By Kyle Munzenrieder
By Kyle Munzenrieder
By Terrence McCoy
By Jeff Weinberger
By Ryan Yousefi
By Chuck Strouse
By Terrence McCoy
By Terrence McCoy
Temporarily blinded by the blizzard of chad that has smothered South Florida, many people have forgotten that the November 7 ballot contained numerous other contests and issues. North Bay Village bravely vowed to clean up the "linguistic errors" that sullied its city charter. Hialeah embraced professional baseball without any help or apparent interest from the Florida Marlins. And Miami-Dade County approved publicly financed political campaigns without any idea how to do it. Voters also sent men and women to the state House, the mayor's office, and several city commission chambers.
As always for every winner there was a loser. Two of those losers were of particular interest. Political neophytes whose high-flying dreams of public service never got off the runway, they shared quite a bit in common: Both were relatively young men, both claimed Cuban heritage, both enjoyed the benefit of prominent fathers, and both were accused of being cynical carpetbaggers. One more thing: We haven't seen the last of them; both probably will seek elected office again.
Demetrio J. Perez has come of age. A 24-year-old candidate for the Miami-Dade County school board on which his namesake father sits, the baby-faced Perez was disqualified from the race by a circuit court judge just days from a likely win at the polls. But not before losing his electoral virginity in the back seat of dear old dad's political machine. In his first run for public office he managed to provoke bitter court fights, public outrage, media excoriation, and a State Attorney's investigation into campaign-finance irregularities.
But none of this has diminished the toothy gleam of Perez's ubiquitous smile. He's even considering another run for a political office after he finishes law school at the University of Miami. "People responded very positively to me, in spite of all the attacks and everything," he says over coffee at the Starbucks across South Dixie Highway from the UM campus. "So it's something to consider. You can't be an elections chaser, but if something presents itself in the future, I'll certainly consider it. But as of right now, there's a whole world ahead of me."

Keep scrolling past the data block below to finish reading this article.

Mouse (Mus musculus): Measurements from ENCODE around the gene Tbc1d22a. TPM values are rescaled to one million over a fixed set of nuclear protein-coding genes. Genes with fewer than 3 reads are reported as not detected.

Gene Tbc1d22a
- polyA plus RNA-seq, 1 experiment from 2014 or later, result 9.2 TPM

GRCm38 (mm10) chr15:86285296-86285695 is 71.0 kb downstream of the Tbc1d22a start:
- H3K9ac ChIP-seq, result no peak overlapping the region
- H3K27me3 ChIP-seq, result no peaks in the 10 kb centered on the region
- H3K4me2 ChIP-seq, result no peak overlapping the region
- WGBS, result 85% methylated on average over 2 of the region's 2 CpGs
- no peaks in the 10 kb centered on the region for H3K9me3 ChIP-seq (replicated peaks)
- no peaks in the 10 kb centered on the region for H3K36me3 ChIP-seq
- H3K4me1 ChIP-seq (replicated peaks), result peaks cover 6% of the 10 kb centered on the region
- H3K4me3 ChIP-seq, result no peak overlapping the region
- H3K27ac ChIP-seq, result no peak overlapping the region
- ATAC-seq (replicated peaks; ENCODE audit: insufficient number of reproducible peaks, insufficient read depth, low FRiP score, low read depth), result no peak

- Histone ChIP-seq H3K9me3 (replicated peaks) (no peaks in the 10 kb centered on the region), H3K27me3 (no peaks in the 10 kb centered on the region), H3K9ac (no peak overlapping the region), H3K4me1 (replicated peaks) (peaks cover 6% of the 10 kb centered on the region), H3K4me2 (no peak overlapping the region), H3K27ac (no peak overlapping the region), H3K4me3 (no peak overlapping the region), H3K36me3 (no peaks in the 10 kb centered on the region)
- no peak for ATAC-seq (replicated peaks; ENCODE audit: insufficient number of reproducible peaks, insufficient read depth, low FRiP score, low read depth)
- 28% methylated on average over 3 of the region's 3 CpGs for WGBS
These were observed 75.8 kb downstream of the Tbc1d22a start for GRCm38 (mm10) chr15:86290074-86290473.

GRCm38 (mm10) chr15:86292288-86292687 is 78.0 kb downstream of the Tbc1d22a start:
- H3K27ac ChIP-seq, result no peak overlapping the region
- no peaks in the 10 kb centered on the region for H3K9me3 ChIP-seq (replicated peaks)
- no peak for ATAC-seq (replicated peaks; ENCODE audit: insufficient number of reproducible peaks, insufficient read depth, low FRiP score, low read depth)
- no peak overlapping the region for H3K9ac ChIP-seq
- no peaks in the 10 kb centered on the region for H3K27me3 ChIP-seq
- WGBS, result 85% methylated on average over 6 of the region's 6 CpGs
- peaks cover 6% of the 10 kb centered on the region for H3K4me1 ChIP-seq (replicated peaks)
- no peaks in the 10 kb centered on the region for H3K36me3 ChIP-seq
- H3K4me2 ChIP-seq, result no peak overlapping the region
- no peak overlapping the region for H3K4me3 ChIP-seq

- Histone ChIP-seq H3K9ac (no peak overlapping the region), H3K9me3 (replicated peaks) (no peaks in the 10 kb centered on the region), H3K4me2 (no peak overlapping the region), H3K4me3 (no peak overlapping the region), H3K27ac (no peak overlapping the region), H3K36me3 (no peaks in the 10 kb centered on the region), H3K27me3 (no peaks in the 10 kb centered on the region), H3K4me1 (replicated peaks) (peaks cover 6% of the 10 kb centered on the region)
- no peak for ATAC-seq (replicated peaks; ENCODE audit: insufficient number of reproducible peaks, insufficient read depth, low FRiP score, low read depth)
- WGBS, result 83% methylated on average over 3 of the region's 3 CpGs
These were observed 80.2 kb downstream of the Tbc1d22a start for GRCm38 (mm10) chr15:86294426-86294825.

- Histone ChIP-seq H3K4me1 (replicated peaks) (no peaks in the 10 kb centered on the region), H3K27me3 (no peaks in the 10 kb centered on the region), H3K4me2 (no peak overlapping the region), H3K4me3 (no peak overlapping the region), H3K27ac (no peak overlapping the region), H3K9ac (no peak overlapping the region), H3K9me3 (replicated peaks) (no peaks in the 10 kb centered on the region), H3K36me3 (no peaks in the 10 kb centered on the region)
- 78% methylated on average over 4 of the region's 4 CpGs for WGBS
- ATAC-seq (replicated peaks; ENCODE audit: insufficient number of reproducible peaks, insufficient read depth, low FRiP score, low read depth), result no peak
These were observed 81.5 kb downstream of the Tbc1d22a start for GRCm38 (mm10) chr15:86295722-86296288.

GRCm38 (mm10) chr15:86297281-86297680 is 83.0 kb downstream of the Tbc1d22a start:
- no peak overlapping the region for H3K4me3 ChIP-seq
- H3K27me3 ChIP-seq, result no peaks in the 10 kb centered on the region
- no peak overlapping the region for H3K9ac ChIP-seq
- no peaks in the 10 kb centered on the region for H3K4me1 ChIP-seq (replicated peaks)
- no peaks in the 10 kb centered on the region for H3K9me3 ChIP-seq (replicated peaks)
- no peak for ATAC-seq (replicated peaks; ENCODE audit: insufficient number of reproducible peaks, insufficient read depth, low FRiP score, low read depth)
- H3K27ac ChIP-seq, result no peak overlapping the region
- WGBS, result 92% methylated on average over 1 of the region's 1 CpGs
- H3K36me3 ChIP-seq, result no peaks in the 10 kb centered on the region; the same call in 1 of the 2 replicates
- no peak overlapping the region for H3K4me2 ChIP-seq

Some fellow students and professors at UM, however, would like Perez to consider the world behind him. Law professor Anthony V. Alfieri, director and founder of the Center for Ethics & Public Service at UM's School of Law, reports that a number of students have discussed filing an "honors code" complaint with the school on the grounds that Perez's conduct during his school-board campaign -- particularly the matter of his supposed residence -- may have involved dishonesty, fraud, deceit, or misrepresentation. If they do, Perez might have to explain himself once again, this time in front of a student honors council, a quasi-judicial tribunal that can recommend punishment to the law school's dean.
According to Alfieri, Perez also might expect a character-and-fitness investigation of his conduct to take place when he seeks admission to the Florida Bar. "It is a troubling matter for the law school community," Alfieri notes. "It has given pause to the students and the faculty. Insofar as our students have experienced [Perez's] travails as a kind of moral object lesson, that's all to the good."
Back at the coffee shop two weeks after the election, Perez ponders this question: If he could rewind to July, would he do anything differently? "That's the $20-million question," he chuckles. "I always say that I wish I could have read the map more carefully that first time. They say hindsight is 20/20, but honestly it's just mind-boggling -- one little detail."
Another little detail: Did he think it appropriate to have two close relatives sitting on the same school board? Perez's perpetual grin wilts slightly around the edges and then quickly returns. He leans forward as he confides that his father posed a similar question: "He asked me: “So, don't you think it's going to be strange?' Some people may say that we have the perfect relationship. I wouldn't trade my father for anybody else. In the end, though, if I was going to go on the [school] board and be his puppet, I'd immediately be out of there when my re-election came up in four years." This was good enough for Perez the elder, who had one more piece of advice for his son: "He told me to really think about it and see if this was what I wanted to do. He told me obviously there are sacrifices when you get into public office. You're now in the public eye."
Frank Cobo, a Perez opponent who didn't make it past the primary, doesn't buy the business about sacrifices and political independence. He believes Perez was never a legitimate candidate, and he's suing to force a new election with all the original candidates except Perez. "He did everything wrong," Cobo asserts. "There isn't one thing he did right. Whether I have a special election or not, I'm proud to say I kept that joker off the board."
The antagonism is lost on Perez. He insists he was always honest about his efforts to find a residence within District 7. "To tell you the truth, I know I didn't do anything wrong," he says. "I am in a career where integrity is important, and frankly it's ludicrous to think I'm going to come out and make up these stories and jeopardize my career for a seat on the school board. I'm at peace with whatever [the various judges] decided. I don't agree with what they said, but I can go to sleep at night knowing I told the truth. I was basing myself on the way the law was written. If people don't agree with that, then they need to change the law."